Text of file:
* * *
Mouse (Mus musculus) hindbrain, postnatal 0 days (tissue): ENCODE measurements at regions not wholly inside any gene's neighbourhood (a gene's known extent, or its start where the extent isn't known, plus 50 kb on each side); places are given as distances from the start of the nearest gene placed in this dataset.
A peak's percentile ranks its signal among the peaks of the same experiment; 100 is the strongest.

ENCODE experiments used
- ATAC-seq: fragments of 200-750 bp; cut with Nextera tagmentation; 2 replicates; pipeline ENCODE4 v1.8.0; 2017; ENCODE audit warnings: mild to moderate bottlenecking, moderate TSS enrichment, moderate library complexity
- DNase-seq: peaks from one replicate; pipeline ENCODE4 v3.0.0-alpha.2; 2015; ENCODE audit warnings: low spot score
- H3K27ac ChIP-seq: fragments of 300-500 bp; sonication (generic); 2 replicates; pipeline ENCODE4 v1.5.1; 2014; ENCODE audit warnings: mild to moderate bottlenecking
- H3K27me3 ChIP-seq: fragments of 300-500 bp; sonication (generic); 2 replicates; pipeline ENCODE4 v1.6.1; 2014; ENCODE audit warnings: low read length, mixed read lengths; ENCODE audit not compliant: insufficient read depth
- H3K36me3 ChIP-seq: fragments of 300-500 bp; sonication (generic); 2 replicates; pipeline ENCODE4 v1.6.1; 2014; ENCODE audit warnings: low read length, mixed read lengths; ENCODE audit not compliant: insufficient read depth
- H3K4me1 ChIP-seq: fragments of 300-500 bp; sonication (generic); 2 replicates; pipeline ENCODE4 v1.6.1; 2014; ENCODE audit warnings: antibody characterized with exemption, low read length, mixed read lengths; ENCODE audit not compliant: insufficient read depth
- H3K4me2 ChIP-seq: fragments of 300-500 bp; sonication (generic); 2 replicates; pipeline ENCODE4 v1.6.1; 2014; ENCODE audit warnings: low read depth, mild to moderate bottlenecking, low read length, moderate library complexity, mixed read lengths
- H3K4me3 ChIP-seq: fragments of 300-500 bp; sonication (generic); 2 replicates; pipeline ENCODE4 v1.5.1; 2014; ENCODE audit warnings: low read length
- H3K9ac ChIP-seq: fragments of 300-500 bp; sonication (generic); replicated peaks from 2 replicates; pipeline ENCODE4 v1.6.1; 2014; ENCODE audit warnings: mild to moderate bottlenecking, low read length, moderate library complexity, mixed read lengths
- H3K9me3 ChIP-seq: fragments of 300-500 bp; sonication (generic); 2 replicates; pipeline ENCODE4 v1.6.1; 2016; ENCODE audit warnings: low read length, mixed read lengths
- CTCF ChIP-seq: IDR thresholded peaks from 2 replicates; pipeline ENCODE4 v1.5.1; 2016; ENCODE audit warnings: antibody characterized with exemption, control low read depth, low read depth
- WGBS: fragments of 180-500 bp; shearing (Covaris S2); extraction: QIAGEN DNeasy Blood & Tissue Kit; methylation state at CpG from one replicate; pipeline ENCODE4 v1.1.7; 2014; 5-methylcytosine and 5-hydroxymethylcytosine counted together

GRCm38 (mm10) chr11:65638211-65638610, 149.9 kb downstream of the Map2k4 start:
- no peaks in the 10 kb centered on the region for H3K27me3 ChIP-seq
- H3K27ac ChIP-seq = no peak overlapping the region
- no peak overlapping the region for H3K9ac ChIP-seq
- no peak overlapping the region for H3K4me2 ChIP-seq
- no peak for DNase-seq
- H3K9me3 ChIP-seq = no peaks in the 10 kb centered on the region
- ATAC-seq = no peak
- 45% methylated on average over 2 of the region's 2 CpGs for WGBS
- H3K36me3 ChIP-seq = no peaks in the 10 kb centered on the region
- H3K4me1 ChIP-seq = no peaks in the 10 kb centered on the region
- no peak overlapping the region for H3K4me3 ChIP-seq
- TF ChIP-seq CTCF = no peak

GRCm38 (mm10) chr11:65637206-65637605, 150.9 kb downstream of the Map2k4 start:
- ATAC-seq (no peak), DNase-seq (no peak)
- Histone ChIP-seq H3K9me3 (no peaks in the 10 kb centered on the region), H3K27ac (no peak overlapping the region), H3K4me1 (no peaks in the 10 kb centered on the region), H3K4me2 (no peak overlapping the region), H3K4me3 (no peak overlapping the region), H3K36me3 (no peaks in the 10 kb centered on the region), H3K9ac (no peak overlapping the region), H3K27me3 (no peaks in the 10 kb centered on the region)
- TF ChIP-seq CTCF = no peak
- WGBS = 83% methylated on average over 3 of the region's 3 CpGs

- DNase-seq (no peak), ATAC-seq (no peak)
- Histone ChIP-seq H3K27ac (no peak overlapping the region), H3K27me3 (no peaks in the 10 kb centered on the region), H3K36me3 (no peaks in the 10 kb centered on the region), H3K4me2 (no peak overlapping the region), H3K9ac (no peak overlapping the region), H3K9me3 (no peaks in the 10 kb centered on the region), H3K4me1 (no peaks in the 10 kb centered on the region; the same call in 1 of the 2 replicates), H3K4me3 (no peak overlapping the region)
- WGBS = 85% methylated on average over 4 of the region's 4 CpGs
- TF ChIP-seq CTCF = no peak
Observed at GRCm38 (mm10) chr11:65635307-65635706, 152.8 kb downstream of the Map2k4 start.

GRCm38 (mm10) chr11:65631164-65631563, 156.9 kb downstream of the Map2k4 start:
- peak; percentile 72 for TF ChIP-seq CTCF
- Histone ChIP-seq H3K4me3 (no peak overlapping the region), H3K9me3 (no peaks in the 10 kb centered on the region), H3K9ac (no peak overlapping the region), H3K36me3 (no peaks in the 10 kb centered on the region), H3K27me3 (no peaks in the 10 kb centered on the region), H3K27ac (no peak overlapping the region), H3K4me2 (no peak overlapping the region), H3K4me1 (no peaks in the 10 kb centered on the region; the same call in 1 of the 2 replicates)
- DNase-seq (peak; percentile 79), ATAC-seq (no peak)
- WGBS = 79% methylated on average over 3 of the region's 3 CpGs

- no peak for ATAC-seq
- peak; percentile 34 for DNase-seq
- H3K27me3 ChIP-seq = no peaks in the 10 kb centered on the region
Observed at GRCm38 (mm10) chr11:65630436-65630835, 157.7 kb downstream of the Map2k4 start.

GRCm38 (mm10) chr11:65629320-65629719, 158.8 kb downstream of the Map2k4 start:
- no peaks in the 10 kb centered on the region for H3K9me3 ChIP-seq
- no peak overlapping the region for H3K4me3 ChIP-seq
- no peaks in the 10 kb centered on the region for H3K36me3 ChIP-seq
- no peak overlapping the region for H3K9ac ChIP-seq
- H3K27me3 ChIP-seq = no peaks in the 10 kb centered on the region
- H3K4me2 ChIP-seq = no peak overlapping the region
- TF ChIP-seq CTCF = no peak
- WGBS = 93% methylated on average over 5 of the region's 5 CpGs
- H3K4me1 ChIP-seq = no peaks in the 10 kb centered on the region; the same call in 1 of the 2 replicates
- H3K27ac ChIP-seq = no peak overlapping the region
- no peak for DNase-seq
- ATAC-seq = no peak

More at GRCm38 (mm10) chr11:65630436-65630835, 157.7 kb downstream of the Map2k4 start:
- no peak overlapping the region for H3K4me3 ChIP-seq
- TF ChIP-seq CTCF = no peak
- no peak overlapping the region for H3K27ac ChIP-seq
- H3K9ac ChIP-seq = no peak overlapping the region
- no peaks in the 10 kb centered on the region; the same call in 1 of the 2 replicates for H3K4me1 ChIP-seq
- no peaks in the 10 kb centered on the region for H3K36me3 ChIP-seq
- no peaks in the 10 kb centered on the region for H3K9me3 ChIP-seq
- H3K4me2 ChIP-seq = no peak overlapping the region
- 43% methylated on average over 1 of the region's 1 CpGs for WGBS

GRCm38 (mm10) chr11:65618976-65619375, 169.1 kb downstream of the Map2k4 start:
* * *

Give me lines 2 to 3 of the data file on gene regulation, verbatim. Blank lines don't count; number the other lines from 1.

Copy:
A peak's percentile ranks its signal among the peaks of the same experiment; 100 is the strongest.

ENCODE experiments used